There haven’t been many good news stories out of the energy shortage on Australia’s east coast, but for Cooper Energy (ASX:COE) the crisis which has driven gas prices sharply higher could soon be reflected in a higher share price.

A corporate minnow compared with better-known oil and gas companies, Cooper has been a low-key star over the past three years as investors have slowly recognised that it’s in the right place at the right time, selling a commodity in strong demand.

From a share-price low of just 12c in early 2016 Cooper last week traded up to 58c, a few cents short of a six-year high, which is a better performance than most other oil and gas stocks exposed to a weak oil price.

The difference with Cooper is that it is operating in a “seller’s market” as domestic buyers clamour for the gas it produces from small projects in the Otway Basin off Victoria’s west coast and the company’s namesake Cooper Basin of South Australia.

But what’s caught the eye of the market is something much bigger, Cooper’s company-maker, the Sole gasfield off Victoria’s Gippsland coast, close to the original Bass Strait oil and gas fields.

Sole is not in the same league as the giant fields developed by BHP (ASX:BHP) and ExxonMobil in Bass Strait but it will be a handsome profit earner for Cooper and easily its biggest project, so far.

Development delays, mainly in the onshore gas processing phase of the Sole project, have forced Cooper to put back the start-up date for first gas sales and jaded the enthusiasm for the stock.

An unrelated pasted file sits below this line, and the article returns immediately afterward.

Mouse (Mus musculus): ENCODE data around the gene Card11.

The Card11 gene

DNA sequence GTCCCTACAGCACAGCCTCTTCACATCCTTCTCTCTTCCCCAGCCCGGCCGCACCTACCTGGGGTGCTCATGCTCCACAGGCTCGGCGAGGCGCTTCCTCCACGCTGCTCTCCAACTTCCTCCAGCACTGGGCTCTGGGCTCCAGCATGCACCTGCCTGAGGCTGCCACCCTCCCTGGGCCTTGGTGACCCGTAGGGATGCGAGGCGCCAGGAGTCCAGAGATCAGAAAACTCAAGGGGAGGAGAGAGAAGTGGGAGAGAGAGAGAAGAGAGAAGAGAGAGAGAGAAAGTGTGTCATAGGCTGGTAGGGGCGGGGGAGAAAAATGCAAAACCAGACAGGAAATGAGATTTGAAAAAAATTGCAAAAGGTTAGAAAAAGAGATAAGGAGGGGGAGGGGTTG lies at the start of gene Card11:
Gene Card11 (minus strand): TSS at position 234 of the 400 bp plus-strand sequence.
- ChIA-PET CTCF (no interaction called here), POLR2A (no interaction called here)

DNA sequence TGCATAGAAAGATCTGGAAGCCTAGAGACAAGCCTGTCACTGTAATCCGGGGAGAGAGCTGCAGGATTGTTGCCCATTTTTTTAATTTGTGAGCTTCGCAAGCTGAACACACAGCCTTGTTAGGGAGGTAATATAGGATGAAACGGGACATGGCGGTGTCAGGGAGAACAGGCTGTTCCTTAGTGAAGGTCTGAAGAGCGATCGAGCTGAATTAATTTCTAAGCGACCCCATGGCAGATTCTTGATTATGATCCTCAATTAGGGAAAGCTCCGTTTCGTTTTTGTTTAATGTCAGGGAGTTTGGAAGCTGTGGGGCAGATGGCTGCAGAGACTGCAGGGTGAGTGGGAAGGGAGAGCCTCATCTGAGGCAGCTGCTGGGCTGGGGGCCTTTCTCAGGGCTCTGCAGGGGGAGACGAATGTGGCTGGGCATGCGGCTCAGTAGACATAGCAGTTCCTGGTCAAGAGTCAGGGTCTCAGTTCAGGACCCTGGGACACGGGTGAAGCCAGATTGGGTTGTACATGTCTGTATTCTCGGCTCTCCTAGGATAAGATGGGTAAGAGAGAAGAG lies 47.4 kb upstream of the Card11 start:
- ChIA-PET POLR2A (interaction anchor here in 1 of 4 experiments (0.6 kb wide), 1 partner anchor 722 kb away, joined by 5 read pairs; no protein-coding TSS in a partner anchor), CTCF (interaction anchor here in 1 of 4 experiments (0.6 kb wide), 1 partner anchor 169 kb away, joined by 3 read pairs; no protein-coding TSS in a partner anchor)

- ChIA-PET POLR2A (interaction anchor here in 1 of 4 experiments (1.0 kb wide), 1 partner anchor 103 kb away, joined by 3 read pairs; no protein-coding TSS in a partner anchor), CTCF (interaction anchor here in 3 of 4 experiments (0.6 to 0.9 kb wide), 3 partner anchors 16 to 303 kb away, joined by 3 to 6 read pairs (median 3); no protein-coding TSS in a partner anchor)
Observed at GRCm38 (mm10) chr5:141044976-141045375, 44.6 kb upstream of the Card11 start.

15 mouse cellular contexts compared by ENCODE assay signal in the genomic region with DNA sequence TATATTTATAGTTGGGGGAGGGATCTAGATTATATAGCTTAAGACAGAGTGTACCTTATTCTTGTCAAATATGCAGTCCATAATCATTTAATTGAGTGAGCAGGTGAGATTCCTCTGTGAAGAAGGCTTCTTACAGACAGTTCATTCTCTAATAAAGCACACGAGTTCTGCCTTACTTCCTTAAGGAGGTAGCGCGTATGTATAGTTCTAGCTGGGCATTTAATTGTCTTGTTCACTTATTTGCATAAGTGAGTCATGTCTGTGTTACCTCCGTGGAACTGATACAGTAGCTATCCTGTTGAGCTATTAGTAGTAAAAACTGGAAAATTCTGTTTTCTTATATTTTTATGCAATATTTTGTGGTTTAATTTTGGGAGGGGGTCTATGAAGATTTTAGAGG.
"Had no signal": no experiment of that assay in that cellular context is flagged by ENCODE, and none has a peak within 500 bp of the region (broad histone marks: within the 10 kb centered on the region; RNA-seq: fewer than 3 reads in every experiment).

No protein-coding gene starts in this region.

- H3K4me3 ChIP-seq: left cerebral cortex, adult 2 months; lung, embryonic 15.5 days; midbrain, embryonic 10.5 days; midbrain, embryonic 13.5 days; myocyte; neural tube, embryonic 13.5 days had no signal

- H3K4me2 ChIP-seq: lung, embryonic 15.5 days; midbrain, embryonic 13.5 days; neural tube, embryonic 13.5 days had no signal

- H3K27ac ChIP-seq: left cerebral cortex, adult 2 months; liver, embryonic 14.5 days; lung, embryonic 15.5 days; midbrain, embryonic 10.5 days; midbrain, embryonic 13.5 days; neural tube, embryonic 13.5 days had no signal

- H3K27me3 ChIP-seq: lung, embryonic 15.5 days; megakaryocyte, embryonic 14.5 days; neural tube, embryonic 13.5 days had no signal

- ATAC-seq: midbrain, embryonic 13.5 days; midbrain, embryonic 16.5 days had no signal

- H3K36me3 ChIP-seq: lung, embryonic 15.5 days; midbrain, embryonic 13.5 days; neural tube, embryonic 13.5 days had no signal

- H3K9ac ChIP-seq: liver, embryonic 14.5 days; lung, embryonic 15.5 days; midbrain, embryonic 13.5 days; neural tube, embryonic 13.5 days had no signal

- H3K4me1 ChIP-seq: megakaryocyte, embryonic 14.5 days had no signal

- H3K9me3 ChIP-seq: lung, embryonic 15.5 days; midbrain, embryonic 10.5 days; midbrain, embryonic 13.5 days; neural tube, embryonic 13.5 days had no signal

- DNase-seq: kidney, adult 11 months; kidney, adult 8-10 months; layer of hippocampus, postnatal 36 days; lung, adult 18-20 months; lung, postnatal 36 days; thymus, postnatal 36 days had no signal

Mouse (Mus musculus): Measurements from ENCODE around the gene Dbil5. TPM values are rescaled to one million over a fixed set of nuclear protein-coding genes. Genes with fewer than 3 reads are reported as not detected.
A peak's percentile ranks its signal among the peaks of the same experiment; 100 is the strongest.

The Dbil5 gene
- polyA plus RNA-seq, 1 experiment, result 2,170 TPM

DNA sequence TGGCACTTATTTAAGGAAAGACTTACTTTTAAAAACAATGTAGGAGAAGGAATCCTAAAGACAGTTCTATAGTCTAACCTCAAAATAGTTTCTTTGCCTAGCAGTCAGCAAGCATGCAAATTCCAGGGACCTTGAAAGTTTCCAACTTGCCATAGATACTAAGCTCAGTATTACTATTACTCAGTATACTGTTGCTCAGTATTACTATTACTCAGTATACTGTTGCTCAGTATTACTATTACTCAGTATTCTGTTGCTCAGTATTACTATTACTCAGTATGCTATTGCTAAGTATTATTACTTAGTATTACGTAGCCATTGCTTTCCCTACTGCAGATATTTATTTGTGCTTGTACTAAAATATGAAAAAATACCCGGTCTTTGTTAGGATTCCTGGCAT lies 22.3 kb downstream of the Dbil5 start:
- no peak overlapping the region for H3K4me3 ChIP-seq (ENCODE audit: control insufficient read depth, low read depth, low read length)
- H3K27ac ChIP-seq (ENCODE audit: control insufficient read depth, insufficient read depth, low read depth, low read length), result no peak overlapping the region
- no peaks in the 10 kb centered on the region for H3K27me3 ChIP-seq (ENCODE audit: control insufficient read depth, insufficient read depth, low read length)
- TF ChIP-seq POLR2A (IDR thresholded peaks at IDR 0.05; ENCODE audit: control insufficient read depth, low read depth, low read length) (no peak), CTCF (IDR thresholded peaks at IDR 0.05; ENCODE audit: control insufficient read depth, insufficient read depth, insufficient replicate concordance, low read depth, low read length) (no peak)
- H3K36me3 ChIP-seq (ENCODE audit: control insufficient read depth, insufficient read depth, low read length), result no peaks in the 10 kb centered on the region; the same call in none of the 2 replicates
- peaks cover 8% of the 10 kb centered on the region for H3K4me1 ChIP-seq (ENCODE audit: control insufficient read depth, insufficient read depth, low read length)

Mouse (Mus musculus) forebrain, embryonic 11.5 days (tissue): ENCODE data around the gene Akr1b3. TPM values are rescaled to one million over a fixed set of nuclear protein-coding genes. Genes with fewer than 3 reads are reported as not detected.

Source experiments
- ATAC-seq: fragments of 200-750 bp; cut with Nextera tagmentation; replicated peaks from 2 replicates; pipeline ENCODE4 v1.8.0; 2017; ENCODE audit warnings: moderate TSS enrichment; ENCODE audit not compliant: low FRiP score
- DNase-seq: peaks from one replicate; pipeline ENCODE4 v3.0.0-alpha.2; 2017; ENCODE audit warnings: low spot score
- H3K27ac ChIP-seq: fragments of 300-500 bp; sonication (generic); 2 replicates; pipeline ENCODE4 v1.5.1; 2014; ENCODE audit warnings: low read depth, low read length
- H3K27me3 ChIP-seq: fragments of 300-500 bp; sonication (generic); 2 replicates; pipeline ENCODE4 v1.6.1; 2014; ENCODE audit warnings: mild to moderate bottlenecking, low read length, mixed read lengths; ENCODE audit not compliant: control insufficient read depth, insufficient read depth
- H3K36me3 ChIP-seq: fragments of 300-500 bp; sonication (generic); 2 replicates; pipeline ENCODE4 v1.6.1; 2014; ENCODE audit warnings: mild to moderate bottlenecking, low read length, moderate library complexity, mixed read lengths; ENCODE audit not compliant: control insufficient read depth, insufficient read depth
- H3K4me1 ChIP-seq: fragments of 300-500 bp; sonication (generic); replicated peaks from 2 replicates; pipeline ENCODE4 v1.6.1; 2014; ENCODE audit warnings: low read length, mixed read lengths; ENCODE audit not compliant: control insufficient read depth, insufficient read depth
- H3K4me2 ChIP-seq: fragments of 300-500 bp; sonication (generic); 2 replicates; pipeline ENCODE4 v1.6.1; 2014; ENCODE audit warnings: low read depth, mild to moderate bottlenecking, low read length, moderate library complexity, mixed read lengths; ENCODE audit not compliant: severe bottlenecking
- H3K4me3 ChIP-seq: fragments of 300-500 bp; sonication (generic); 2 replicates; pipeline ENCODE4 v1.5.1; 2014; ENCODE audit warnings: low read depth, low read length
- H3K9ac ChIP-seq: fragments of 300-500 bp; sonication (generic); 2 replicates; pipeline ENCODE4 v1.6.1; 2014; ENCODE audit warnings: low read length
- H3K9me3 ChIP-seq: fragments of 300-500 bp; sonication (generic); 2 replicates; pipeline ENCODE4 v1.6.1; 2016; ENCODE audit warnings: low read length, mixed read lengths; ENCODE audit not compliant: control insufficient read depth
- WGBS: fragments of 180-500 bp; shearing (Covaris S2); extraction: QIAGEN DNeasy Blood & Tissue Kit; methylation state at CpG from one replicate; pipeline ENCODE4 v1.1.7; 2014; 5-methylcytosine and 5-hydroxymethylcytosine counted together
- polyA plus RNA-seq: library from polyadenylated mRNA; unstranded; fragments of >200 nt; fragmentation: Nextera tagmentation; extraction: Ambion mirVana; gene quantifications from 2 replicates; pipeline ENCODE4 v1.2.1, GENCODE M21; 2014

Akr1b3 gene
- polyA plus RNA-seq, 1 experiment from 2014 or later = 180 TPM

That should change in the next few weeks with the Orbost gas plant ready for commissioning causing a number of stockbroking firms and investment banks to dust off their Cooper research.

Morgans rated Cooper a buy in its latest research note, which followed what was a reasonable profit for the year to June 30 with underlying earnings up 36 per cent to $13.3m from a 12 per cent increase in sales to $75.5m.

Sole did not feature in that result, but the project’s impact will certainly be felt in the current financial year, with Morgans tipping a 415 per cent profit increase to $67m from a 230 per cent increase in sales to $248m – with the lion’s share of the extra sales and profits flowing from Sole.

“We are entering a critical period as we near the finish line at Cooper’s Sole gas project, with commissioning of the Orbost gas plant approaching,” Morgans said.

“Upstream (offshore) work has been completed at Sole with APA (the onshore plant operator) advancing final construction and commissioning.

“Successful start-up and early performance of the gas plant are the remaining key hurdles.”

Macquarie also has Cooper on a buy list with the processing plant expected to be commissioned in September with firm gas sales being booked in the December quarter.

“The commissioning of the Sole project is set to transform the earnings outlook for Cooper,” Macquarie said.

Credit Suisse, which has a hold tip on the stock, likes the boost which will come from the Sole start-up as well as a number of other “near-term catalysts” such as an increase in exploration and drilling activity.

“We see further upside from the Sole start-up and debottlenecking, tax optimisation, higher (gas) prices and exploration, balanced by project execution and exploration risk,” Credit Suisse said.

The potential for a production expansion in the Otway Basin could be another important factor in the re-rating of Cooper with an offshore drilling campaign underway at the Annie and Elanora targets.

A busy drilling program in the onshore Cooper Basin could also boost interest in the stock.